This work has been undertaken as part of the Food and Agriculture Organization of the United Nations (FAO) and the United Nations Environment Programme jointly implemented Global Environment Facility (GEF) funded project entitled ‘Sustainable fisheries management and biodiversity conservation of deep-sea living resources and ecosystems in Areas Beyond National Jurisdiction’, known as the ABNJ Deep Seas Project. A key objective of the ABNJ Deep Seas Project is the recognition of the importance of healthy, fully functioning marine ecosystems for the sustainability of marine resources. One way of supporting sustainability in the marine environment is through effective marine spatial planning. This document explores options for undertaking cross-sectoral marine spatial planning in areas beyond national jurisdiction in support of the ABNJ Deep Seas Project objective. The intended audiences of this document are national and regional-level decision-makers (including those participating in highlevel global negotiations), area-based planning practitioners and stakeholders in areas beyond national jurisdiction.
Questions this practice may help answer:
- What is the structure of the MSP process?
- What are the key elements of the MSP process?
- How to apply the MSP framework under different governance scenarios?
This publication has been prepared within the framework of the Global Environment Facility project entitled “Sustainable fisheries management and biodiversity conservation of deep-sea living marine resources and ecosystems in the Areas Beyond National Jurisdiction (ABNJ)” (referred to as the ‘ABNJ Deep Seas Project’) jointly implemented by the Food and Agriculture Organisation of United Nations (FAO) and United Nations Environment Programme.
Aspects / Objectives:
A MSP framework for ABNJ, which considers the entire ecosystem, has been developed to promote the sustainable use of the marine environment and its resources, including biodiversity. The framework is presented in this report and is aimed at national and regional-level decision-makers (including those participating in international, high-level negotiations), area-based planning practitioners and stakeholders of ABNJ.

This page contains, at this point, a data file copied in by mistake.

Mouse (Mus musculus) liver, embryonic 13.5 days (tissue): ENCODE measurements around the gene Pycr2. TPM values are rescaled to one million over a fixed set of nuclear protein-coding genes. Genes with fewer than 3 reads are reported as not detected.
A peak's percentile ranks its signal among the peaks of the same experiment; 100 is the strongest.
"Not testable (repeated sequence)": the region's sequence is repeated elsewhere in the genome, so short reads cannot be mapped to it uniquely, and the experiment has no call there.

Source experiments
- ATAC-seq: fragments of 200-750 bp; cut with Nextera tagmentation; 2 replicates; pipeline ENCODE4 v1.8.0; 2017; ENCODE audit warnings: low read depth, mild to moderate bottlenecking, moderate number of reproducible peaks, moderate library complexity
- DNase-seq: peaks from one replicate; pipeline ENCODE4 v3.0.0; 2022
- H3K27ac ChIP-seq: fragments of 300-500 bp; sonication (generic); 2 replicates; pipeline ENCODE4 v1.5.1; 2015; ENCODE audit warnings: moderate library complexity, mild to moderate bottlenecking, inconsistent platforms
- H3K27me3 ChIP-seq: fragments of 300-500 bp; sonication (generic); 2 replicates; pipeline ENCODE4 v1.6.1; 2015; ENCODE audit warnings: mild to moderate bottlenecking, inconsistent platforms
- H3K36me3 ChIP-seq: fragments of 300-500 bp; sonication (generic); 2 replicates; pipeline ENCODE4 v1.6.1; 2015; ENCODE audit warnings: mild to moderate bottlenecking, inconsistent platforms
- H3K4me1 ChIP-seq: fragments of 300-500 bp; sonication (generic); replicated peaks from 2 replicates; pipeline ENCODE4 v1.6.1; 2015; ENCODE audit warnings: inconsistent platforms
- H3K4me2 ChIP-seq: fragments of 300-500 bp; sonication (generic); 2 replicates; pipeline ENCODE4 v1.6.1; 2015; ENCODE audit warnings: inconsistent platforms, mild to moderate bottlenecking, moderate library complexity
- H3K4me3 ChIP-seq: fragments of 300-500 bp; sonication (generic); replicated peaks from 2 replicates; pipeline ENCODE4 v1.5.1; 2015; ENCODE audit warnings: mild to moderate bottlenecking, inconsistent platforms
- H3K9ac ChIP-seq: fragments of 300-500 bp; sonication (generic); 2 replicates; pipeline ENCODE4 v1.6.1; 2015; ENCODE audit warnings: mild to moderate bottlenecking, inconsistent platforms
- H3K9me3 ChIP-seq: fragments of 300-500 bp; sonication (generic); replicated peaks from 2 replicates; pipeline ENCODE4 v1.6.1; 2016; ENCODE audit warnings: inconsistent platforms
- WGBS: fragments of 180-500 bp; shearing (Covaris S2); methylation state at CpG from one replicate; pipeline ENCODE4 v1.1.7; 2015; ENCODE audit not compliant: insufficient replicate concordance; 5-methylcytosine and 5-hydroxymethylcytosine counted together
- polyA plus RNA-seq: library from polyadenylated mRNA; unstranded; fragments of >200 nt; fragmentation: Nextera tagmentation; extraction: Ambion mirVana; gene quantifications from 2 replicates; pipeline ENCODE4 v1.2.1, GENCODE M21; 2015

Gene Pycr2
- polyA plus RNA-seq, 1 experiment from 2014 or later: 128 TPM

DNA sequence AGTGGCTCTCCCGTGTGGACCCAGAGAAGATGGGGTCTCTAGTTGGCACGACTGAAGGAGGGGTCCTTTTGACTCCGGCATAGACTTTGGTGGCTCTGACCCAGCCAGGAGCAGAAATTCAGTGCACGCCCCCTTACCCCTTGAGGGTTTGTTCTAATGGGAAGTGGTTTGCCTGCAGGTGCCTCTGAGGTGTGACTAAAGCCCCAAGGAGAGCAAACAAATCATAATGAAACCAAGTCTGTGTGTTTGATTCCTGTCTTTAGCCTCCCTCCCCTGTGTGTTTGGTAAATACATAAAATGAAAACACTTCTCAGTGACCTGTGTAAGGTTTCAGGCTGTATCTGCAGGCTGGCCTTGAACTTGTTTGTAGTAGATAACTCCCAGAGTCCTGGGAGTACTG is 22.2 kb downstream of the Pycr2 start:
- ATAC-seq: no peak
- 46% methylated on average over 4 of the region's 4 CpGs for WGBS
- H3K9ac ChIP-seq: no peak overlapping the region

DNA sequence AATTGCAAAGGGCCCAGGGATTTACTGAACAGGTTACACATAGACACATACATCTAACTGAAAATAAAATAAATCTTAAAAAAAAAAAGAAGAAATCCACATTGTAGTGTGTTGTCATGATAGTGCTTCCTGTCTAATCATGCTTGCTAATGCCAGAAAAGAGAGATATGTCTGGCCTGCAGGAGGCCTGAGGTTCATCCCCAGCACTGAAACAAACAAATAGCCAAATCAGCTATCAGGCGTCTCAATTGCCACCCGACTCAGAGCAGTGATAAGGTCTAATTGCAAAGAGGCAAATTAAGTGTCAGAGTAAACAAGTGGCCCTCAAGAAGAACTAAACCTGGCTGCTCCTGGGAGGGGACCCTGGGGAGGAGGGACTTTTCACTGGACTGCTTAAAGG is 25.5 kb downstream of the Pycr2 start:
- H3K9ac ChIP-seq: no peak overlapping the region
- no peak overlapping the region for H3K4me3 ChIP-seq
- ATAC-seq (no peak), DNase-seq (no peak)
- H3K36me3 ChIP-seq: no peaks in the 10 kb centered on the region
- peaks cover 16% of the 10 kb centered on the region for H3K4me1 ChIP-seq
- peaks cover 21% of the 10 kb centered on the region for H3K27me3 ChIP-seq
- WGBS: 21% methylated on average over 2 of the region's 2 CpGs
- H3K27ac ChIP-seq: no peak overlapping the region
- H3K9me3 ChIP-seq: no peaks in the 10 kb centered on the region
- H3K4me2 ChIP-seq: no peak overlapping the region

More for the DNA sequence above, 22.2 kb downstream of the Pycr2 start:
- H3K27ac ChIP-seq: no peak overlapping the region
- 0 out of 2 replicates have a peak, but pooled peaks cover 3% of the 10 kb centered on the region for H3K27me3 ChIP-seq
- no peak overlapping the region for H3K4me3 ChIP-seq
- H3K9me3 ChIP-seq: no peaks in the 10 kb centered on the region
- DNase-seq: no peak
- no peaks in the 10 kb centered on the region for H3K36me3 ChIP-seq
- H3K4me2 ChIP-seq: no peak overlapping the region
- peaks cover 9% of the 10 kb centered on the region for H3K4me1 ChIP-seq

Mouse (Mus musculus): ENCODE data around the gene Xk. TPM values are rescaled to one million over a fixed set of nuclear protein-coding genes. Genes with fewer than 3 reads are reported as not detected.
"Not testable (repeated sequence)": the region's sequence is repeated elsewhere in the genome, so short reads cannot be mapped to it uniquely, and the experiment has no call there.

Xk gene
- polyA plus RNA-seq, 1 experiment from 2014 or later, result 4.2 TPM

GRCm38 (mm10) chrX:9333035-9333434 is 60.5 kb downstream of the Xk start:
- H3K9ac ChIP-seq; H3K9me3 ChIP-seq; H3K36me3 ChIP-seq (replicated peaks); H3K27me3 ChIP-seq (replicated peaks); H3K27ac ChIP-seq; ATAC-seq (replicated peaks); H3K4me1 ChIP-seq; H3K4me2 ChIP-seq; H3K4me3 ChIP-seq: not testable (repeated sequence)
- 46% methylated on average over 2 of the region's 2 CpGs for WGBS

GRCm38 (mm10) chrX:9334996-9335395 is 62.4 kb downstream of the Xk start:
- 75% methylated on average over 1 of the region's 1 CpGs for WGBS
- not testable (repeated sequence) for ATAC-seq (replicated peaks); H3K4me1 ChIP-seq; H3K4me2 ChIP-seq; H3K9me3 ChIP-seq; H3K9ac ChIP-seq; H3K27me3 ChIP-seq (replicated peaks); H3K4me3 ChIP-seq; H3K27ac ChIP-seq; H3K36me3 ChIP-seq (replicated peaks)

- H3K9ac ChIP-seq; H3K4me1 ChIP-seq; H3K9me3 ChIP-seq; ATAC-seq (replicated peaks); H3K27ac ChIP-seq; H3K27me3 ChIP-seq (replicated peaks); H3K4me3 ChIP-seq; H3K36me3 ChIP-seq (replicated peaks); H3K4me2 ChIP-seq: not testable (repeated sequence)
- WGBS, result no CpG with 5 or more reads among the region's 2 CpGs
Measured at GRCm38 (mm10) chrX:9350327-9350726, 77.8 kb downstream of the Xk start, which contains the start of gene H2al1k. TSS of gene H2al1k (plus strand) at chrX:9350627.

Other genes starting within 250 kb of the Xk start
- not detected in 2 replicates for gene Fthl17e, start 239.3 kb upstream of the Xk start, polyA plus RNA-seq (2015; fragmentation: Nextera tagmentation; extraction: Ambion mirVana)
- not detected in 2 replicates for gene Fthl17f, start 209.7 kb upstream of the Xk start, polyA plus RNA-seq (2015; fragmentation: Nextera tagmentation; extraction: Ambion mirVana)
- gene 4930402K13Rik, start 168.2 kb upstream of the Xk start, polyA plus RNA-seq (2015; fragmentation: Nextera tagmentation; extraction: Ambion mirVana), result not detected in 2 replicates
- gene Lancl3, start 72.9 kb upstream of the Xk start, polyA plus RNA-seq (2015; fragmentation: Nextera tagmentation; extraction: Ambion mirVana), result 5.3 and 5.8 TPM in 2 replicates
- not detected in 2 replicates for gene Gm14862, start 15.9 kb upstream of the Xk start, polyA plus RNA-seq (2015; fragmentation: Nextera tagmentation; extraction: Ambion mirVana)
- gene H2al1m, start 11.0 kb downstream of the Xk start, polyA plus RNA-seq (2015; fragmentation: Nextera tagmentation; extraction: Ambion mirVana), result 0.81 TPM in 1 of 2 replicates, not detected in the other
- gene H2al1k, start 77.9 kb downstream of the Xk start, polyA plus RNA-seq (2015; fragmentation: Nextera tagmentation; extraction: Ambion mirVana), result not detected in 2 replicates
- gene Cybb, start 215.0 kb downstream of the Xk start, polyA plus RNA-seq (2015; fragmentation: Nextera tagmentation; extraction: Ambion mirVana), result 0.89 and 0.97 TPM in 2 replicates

The MSP framework is made up of various elements, each with associated activities that could potentially be undertaken.
Main Outputs / Results:
A key finding was that although it is possible for MSP to be undertaken ABNJ in the absence of an ILBI, it can only go so far in achieving its objective. The presence of an ILBI not only eases application of the MSP framework, but allows more to be achieved via MSP. This is possible because an ILBI provides an incentive and legal mandate to engage ABNJ stakeholders in cross-sectoral area-based planning. An ILBI allows for a management plan to be developed in collaboration with participating stakeholders and provides the means for implementation and enforcement for such plan. An ILBI can also encourage or require enhanced levels of interaction (for example, cooperation and coordination) between sectors, helping to support effective cross-sectoral area-based planning, such as MSP.
The use of MSP in ABNJ at present, whilst ongoing human activities are limited in their scope and intensity, provides an opportunity to test, adapt and improve MSP approaches to support more effective management and sustainable use of resources in ABNJ, particularly, in light of projected increases in human activities and associated impacts in ABNJ. This proactive, rather than reactive, approach may help to ensure that marine biological diversity in ABNJ can be better conserved and sustainably managed for future generations.
The framework presented here is a guide and is not prescriptive; its application will depend on the context and as such it is designed to be flexible and adaptable to meet differing needs.
The UN Environment Programme World Conservation Monitoring Centre (UNEP-WCMC).
Costs / Funding Source:
The work was financed by the Global Environment Facility (GEF).
Neville Ash, UNEP-WCMC, Cambridge, United Kingdom.